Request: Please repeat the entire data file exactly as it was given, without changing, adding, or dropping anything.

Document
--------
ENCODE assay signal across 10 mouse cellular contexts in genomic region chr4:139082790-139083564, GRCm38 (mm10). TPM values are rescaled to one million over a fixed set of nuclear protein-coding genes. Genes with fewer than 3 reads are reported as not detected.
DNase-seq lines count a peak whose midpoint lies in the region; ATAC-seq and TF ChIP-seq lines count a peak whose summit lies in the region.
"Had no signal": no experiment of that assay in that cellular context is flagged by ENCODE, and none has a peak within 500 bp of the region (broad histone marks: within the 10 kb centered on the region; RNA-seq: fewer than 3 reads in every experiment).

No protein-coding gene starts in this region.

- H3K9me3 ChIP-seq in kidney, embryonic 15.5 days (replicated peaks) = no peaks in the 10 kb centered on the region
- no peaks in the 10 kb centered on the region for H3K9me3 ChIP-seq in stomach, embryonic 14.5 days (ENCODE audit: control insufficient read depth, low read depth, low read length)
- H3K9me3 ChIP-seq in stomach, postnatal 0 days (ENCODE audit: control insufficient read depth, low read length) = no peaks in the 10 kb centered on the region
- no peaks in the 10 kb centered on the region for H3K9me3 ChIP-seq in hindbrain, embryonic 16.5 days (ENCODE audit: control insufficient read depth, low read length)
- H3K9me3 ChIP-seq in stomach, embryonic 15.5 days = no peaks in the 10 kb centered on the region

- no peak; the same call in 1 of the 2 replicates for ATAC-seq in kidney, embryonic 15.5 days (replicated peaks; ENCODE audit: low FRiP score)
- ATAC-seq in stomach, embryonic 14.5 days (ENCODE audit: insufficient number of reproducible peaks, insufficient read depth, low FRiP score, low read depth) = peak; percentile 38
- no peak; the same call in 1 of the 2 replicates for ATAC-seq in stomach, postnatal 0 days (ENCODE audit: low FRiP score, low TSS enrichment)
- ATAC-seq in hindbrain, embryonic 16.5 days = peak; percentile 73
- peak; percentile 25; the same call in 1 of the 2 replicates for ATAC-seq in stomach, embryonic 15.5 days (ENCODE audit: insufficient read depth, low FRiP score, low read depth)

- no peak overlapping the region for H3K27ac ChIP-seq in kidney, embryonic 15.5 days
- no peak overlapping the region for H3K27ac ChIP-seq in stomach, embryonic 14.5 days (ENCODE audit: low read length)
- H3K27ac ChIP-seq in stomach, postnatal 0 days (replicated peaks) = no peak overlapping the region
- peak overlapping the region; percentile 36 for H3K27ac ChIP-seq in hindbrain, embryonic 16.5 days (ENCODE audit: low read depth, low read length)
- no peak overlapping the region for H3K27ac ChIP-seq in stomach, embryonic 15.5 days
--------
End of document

ENCODE assay signal across 10 mouse cellular contexts in genomic region chr4:139082790-139083564, GRCm38 (mm10). TPM values are rescaled to one million over a fixed set of nuclear protein-coding genes. Genes with fewer than 3 reads are reported as not detected.
DNase-seq lines count a peak whose midpoint lies in the region; ATAC-seq and TF ChIP-seq lines count a peak whose summit lies in the region.
"Had no signal": no experiment of that assay in that cellular context is flagged by ENCODE, and none has a peak within 500 bp of the region (broad histone marks: within the 10 kb centered on the region; RNA-seq: fewer than 3 reads in every experiment).

No protein-coding gene starts in this region.

- H3K9me3 ChIP-seq in kidney, embryonic 15.5 days (replicated peaks) = no peaks in the 10 kb centered on the region
- no peaks in the 10 kb centered on the region for H3K9me3 ChIP-seq in stomach, embryonic 14.5 days (ENCODE audit: control insufficient read depth, low read depth, low read length)
- H3K9me3 ChIP-seq in stomach, postnatal 0 days (ENCODE audit: control insufficient read depth, low read length) = no peaks in the 10 kb centered on the region
- no peaks in the 10 kb centered on the region for H3K9me3 ChIP-seq in hindbrain, embryonic 16.5 days (ENCODE audit: control insufficient read depth, low read length)
- H3K9me3 ChIP-seq in stomach, embryonic 15.5 days = no peaks in the 10 kb centered on the region

- no peak; the same call in 1 of the 2 replicates for ATAC-seq in kidney, embryonic 15.5 days (replicated peaks; ENCODE audit: low FRiP score)
- ATAC-seq in stomach, embryonic 14.5 days (ENCODE audit: insufficient number of reproducible peaks, insufficient read depth, low FRiP score, low read depth) = peak; percentile 38
- no peak; the same call in 1 of the 2 replicates for ATAC-seq in stomach, postnatal 0 days (ENCODE audit: low FRiP score, low TSS enrichment)
- ATAC-seq in hindbrain, embryonic 16.5 days = peak; percentile 73
- peak; percentile 25; the same call in 1 of the 2 replicates for ATAC-seq in stomach, embryonic 15.5 days (ENCODE audit: insufficient read depth, low FRiP score, low read depth)

- no peak overlapping the region for H3K27ac ChIP-seq in kidney, embryonic 15.5 days
- no peak overlapping the region for H3K27ac ChIP-seq in stomach, embryonic 14.5 days (ENCODE audit: low read length)
- H3K27ac ChIP-seq in stomach, postnatal 0 days (replicated peaks) = no peak overlapping the region
- peak overlapping the region; percentile 36 for H3K27ac ChIP-seq in hindbrain, embryonic 16.5 days (ENCODE audit: low read depth, low read length)
- no peak overlapping the region for H3K27ac ChIP-seq in stomach, embryonic 15.5 days